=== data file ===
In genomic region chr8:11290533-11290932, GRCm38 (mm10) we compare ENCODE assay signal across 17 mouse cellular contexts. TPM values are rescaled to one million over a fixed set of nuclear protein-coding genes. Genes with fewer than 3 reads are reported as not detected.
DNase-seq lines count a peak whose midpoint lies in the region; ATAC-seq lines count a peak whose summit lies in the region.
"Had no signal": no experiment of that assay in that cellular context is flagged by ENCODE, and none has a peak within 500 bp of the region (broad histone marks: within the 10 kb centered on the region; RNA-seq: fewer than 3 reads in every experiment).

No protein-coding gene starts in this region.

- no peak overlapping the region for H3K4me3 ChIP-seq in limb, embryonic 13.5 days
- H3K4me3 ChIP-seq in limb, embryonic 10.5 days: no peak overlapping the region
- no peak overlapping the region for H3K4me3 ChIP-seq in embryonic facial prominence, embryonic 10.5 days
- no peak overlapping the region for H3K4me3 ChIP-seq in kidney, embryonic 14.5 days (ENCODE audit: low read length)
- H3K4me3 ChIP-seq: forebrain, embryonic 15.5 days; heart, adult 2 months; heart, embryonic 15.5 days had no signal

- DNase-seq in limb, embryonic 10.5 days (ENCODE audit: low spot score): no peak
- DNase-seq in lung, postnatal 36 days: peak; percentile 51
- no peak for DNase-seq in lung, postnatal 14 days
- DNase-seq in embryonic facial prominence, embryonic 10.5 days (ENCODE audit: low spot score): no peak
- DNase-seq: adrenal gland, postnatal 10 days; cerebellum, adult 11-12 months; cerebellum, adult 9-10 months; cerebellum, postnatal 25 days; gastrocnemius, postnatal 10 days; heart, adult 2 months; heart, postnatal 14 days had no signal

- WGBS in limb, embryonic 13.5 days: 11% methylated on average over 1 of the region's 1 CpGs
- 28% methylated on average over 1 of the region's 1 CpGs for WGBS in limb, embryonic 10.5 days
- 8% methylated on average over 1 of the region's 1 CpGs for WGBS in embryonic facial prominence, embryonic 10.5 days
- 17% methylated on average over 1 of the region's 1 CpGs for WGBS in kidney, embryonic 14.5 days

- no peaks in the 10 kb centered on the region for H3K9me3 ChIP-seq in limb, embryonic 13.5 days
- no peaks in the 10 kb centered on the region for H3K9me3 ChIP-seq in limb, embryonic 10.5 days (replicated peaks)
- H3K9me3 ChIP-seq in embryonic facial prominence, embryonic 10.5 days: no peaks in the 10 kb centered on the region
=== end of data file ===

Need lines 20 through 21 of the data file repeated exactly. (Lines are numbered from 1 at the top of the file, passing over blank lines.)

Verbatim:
- no peaks in the 10 kb centered on the region for H3K9me3 ChIP-seq in limb, embryonic 10.5 days (replicated peaks)
- H3K9me3 ChIP-seq in embryonic facial prominence, embryonic 10.5 days: no peaks in the 10 kb centered on the region